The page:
Every 35 seconds an American dies from heart disease. Many are young people and otherwise healthy. Turns out one of the biggest risk factors is something you can’t change, but should be aware of. It could save your life.
By most measures, Brion Darby is a healthy guy.
“We eat a lot of fish, we eat a lot of vegetables, we have a vegetable garden,” says Darby.
He exercises, doesn’t smoke, doesn’t have high blood pressure. So at 35, a heart attack was the furthest thing from his mind, even when he started getting chest pains.
“It was kind of weird because it happened for, like three days. It was like a pressure in my collarbone. And I thought it was maybe a congestion or something in my chest. And the third night, I couldn’t sleep,” says Darby.
He went to the hospital and found he was in cardiac arrest. Two of his arteries were almost completely blocked.
“One was 90 percent and the other one was 75 percent,” says Darby.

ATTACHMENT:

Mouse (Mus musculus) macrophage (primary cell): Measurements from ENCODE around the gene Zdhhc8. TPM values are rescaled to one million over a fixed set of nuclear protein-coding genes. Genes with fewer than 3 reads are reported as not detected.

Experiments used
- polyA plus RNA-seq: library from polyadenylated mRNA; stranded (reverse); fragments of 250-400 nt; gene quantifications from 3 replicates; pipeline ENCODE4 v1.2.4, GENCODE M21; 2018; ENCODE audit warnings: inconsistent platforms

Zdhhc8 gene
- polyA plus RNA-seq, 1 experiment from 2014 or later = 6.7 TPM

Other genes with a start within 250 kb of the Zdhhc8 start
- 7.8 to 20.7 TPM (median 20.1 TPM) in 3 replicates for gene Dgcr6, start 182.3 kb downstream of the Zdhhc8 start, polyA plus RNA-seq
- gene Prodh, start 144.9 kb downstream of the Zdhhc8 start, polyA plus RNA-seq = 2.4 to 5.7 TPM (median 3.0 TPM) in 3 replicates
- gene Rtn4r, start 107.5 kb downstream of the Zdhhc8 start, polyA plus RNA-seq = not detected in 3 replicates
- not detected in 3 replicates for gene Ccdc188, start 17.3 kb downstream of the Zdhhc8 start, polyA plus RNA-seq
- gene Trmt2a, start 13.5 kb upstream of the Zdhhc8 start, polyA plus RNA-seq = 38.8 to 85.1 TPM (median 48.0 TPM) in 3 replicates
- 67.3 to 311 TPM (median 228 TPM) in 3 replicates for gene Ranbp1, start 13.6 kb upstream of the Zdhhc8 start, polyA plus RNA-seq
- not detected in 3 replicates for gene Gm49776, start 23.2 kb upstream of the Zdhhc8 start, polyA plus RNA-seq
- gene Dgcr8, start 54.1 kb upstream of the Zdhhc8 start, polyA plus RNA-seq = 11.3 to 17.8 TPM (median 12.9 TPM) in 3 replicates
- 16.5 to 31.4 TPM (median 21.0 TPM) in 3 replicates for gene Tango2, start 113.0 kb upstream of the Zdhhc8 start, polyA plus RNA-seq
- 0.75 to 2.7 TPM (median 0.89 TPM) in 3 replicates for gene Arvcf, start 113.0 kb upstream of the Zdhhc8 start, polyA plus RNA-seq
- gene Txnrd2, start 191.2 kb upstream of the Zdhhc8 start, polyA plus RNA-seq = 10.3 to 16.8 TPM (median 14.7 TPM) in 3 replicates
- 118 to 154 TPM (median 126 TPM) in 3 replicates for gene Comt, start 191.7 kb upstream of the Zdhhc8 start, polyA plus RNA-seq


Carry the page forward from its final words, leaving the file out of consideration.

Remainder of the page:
“We do see it in men who are young, athletic, they all feel they are invincible; nothing is going to touch them until something terribly goes wrong,” says Dr. Murali Muppala, a cardiologist with Lee Memorial Health System.
Darby thought he knew the heart attack risk factors. But he missed one – a big one.
“Number 1 - family history. There is a very high risk factor for someone to have premature heart attacks. If someone has a heart attack in the family in their 40s and 50s, beware,” says Dr. Muppala.
Darby’s dad had a heart attack at 38. He chalked it up to a stress and bad habits. His grandmother and her father had them, too. That piece of family history wasn’t handed down.
“So it doesn’t really register, like, oh well that must be in our blood,” says Darby.
If your family has a history of heart attacks or stroke, you’re twice as likely to have one yourself. That one factor exacerbates all the others, including hypertension, diabetes and smoking.
“All these things need to be controlled aggressively if you have a strong family history. It’s one of the strongest indicators for someone to have premature heart attacks,” says Dr. Muppala.
It’s been a month and Darby has two heart stents keeping his arteries open, along with a better appreciation for his family tree.
“If you have some sort of genetic disposition you’re going to take every precaution that you can,” says Darby.